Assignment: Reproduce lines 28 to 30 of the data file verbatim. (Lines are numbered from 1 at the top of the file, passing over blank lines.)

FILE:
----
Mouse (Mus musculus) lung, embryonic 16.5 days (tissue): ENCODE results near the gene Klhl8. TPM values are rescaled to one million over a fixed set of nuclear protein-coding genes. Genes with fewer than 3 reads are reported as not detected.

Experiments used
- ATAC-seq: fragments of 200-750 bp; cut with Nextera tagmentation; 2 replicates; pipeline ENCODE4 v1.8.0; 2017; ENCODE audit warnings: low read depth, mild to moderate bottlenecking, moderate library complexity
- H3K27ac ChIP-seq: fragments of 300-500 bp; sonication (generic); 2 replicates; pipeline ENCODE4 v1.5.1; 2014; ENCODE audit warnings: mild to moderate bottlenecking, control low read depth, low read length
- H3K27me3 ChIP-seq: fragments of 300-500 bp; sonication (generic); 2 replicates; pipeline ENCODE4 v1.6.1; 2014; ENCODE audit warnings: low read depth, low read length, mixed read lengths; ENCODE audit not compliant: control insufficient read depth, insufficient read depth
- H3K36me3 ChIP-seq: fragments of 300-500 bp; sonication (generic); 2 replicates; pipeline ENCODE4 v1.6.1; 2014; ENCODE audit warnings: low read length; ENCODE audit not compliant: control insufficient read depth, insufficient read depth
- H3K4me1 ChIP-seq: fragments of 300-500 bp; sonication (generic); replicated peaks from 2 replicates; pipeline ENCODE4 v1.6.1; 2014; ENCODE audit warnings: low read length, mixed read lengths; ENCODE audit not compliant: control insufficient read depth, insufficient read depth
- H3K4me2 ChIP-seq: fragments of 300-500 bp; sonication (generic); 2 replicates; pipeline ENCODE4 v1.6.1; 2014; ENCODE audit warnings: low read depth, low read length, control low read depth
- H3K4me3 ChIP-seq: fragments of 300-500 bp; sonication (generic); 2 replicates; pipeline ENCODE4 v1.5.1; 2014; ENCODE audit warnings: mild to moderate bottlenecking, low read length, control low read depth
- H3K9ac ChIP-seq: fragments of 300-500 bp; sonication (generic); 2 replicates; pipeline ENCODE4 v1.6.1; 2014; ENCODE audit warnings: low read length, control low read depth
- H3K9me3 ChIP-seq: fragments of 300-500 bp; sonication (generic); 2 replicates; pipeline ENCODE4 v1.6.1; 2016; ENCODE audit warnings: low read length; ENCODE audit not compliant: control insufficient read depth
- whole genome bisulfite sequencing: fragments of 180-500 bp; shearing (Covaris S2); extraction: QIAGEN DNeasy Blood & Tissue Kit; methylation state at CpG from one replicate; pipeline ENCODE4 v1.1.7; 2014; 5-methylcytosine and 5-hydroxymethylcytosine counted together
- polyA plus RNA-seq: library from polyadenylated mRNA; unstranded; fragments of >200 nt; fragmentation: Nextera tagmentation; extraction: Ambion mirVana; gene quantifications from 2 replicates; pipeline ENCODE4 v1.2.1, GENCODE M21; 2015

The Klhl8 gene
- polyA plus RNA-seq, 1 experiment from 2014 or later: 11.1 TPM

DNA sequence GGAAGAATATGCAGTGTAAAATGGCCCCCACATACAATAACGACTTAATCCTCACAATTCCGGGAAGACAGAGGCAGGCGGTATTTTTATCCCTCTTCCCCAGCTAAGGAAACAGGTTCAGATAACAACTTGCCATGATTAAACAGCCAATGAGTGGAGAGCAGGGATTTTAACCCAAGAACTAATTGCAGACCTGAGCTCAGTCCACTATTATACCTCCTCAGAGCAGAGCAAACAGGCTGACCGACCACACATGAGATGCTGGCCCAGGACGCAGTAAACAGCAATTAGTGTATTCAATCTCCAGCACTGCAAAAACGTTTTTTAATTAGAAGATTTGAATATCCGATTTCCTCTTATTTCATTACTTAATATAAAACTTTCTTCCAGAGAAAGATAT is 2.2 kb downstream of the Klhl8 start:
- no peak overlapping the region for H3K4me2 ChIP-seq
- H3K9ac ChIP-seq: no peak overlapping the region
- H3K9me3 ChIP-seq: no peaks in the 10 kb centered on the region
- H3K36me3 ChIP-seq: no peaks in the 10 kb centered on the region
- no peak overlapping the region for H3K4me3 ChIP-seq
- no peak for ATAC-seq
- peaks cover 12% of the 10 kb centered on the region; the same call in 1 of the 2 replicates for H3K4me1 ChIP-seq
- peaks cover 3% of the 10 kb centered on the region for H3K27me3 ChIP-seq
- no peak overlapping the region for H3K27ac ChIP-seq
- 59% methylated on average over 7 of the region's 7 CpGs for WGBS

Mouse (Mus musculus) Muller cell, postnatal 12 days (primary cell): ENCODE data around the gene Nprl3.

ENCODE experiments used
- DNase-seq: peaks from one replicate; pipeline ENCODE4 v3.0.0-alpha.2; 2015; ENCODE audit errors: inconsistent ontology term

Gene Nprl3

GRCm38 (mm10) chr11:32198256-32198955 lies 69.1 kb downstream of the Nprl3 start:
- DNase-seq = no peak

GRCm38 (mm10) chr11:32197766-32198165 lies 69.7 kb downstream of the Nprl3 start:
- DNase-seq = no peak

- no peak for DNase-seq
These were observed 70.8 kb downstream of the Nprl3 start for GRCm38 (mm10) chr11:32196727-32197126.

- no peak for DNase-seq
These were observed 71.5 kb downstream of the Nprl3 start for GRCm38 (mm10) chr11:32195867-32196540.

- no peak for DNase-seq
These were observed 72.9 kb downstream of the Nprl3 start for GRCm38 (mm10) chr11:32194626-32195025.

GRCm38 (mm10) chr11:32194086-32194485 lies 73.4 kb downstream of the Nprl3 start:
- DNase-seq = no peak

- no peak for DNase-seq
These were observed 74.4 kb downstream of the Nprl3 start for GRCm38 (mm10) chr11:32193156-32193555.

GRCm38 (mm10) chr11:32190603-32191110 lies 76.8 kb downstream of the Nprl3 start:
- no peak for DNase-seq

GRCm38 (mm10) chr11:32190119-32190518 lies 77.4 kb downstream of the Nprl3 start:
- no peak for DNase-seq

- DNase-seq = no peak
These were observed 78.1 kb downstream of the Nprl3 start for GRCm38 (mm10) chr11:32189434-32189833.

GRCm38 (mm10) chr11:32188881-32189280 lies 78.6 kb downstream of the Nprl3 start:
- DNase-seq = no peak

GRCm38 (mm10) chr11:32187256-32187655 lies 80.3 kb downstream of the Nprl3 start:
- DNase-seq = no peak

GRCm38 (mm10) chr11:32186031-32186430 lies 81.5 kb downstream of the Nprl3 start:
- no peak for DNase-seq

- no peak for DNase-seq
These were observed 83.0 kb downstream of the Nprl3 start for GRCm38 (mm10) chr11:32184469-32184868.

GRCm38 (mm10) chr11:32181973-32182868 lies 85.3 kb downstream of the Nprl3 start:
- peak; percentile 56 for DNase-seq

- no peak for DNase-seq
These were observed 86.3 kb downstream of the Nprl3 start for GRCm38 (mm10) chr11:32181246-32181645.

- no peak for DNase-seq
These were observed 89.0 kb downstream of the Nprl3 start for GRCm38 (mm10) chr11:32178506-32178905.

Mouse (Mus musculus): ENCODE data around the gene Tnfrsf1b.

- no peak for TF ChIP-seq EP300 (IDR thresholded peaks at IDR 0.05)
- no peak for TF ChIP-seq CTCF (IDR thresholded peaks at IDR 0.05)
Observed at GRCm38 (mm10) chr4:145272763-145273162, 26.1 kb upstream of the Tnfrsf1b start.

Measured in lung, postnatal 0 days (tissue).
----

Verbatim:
ENCODE experiments used
- DNase-seq: peaks from one replicate; pipeline ENCODE4 v3.0.0-alpha.2; 2015; ENCODE audit errors: inconsistent ontology term

Gene Nprl3